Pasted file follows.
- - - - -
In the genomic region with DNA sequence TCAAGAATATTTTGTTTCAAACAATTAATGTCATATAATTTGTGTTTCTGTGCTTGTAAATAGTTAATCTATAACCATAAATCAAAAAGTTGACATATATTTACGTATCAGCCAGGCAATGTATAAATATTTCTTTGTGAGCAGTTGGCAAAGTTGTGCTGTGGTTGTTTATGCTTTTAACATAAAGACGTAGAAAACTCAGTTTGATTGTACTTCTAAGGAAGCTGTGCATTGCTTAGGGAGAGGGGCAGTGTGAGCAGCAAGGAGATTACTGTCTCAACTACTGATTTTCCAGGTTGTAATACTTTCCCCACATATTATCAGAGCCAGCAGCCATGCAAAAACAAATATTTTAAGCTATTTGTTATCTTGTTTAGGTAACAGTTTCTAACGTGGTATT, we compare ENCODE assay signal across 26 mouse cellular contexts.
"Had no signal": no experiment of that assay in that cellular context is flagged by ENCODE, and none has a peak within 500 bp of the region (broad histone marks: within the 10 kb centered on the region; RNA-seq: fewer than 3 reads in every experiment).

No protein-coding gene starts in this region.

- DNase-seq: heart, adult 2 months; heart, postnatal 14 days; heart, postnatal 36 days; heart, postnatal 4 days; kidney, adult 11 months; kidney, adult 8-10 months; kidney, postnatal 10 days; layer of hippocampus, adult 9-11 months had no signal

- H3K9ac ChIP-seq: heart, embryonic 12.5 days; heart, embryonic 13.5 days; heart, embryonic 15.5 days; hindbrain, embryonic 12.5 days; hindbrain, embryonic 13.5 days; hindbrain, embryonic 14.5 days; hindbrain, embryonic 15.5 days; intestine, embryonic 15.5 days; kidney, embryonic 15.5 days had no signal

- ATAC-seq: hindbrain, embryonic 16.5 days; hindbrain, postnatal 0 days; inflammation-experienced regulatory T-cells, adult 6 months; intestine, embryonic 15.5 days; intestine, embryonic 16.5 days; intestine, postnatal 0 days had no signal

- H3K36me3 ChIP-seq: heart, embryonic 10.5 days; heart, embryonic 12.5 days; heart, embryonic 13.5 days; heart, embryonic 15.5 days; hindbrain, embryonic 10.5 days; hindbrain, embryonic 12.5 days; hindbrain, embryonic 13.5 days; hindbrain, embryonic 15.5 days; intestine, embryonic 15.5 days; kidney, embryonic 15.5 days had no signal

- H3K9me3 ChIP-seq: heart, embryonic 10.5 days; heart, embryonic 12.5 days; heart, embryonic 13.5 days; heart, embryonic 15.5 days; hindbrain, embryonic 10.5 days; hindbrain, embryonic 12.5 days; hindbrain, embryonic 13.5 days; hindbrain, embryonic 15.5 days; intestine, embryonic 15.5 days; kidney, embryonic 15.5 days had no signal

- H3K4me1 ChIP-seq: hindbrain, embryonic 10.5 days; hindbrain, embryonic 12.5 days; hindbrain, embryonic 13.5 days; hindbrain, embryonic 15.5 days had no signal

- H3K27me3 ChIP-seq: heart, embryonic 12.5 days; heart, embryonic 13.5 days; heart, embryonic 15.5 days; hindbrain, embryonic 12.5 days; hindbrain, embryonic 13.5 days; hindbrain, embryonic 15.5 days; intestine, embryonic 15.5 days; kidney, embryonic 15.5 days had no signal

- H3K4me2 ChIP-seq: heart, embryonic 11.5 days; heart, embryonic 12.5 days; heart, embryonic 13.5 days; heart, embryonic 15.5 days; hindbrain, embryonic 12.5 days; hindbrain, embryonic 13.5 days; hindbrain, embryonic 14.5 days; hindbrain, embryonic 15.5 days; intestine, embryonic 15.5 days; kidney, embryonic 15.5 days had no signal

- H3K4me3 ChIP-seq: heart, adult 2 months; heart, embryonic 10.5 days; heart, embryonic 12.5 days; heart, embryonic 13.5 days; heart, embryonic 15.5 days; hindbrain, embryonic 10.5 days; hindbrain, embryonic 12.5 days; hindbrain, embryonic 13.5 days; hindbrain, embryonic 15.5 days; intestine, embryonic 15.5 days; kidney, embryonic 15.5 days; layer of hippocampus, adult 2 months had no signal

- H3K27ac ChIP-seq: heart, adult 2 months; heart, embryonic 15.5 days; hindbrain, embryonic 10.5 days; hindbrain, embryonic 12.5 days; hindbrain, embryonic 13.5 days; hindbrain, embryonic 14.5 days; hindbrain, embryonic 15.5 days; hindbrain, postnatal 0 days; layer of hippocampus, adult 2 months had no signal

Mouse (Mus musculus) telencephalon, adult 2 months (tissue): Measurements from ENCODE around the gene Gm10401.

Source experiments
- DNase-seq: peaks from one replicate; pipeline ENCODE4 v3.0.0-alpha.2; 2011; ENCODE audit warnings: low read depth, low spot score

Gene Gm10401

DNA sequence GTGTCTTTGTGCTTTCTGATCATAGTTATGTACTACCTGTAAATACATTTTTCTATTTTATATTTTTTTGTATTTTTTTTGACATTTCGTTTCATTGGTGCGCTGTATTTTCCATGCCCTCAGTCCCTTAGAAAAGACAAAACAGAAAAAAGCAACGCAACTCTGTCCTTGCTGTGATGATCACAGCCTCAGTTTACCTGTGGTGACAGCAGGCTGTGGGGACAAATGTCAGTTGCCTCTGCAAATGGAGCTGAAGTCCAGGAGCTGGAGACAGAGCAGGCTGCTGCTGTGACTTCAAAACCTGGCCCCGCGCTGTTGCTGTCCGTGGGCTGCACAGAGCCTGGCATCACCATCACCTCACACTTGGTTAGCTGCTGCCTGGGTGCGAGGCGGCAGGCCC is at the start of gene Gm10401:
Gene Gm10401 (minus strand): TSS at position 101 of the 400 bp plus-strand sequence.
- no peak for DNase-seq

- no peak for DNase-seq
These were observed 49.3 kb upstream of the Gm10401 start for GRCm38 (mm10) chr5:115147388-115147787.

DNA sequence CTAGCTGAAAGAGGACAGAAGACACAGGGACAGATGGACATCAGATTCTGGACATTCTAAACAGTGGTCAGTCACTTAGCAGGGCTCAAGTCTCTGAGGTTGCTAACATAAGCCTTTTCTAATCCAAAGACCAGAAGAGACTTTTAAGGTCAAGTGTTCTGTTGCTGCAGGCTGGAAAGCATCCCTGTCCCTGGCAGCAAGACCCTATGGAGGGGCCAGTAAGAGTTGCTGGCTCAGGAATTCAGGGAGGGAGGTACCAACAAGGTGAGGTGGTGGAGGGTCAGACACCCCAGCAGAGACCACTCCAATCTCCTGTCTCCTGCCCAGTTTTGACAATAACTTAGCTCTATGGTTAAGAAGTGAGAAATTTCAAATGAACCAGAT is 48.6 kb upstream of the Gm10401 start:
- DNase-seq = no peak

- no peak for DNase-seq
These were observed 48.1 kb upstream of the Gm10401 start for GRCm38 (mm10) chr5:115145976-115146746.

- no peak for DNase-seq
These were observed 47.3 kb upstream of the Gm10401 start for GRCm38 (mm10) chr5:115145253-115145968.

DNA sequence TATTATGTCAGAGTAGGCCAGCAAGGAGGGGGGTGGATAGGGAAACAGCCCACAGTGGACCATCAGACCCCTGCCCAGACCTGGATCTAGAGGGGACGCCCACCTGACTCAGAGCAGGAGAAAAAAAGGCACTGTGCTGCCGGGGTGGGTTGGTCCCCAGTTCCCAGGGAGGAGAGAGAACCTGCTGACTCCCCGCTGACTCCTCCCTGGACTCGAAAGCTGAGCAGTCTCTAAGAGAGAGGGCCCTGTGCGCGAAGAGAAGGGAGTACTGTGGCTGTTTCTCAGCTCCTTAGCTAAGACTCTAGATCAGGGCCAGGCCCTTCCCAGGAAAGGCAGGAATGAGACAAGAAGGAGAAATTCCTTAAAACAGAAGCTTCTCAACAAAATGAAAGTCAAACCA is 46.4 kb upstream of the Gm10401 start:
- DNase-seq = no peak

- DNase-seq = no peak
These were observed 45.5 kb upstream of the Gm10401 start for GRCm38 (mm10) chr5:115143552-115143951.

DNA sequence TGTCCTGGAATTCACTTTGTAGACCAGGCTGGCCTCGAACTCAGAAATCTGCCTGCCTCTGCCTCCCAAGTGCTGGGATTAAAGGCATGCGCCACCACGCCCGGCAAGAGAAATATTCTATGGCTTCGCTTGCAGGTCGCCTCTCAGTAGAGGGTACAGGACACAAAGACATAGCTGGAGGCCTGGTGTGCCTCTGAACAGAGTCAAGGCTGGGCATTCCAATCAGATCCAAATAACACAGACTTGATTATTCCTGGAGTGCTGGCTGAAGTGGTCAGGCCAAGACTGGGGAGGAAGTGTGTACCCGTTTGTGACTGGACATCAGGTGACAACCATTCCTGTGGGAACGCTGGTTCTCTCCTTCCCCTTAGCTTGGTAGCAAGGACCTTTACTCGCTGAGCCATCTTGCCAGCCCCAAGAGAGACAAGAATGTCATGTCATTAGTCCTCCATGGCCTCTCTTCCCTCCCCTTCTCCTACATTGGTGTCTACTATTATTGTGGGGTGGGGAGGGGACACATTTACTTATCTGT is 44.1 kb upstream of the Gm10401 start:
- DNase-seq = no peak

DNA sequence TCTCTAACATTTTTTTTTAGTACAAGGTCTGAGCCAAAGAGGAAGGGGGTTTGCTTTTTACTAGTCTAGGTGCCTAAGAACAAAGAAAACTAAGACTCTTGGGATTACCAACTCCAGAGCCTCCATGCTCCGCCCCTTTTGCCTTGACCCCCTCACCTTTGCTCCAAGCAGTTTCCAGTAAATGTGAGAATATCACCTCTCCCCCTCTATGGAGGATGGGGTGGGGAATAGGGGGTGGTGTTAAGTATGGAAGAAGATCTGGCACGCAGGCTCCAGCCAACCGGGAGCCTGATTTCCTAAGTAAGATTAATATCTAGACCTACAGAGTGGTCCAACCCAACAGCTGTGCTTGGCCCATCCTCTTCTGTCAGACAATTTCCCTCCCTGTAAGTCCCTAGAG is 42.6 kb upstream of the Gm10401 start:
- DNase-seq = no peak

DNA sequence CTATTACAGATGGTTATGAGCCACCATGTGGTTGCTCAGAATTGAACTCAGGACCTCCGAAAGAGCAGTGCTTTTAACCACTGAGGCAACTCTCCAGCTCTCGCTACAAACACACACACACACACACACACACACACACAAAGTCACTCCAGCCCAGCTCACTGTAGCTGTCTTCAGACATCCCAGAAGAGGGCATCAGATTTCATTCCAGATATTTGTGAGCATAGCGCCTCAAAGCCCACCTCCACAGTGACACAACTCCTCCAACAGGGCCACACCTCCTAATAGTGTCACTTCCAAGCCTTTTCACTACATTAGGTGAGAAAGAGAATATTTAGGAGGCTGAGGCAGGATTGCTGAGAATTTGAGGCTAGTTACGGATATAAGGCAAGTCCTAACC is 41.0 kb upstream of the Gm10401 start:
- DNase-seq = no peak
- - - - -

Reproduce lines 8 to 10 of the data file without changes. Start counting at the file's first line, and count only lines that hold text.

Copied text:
- H3K9me3 ChIP-seq: heart, embryonic 10.5 days; heart, embryonic 12.5 days; heart, embryonic 13.5 days; heart, embryonic 15.5 days; hindbrain, embryonic 10.5 days; hindbrain, embryonic 12.5 days; hindbrain, embryonic 13.5 days; hindbrain, embryonic 15.5 days; intestine, embryonic 15.5 days; kidney, embryonic 15.5 days had no signal

- H3K4me1 ChIP-seq: hindbrain, embryonic 10.5 days; hindbrain, embryonic 12.5 days; hindbrain, embryonic 13.5 days; hindbrain, embryonic 15.5 days had no signal

- H3K27me3 ChIP-seq: heart, embryonic 12.5 days; heart, embryonic 13.5 days; heart, embryonic 15.5 days; hindbrain, embryonic 12.5 days; hindbrain, embryonic 13.5 days; hindbrain, embryonic 15.5 days; intestine, embryonic 15.5 days; kidney, embryonic 15.5 days had no signal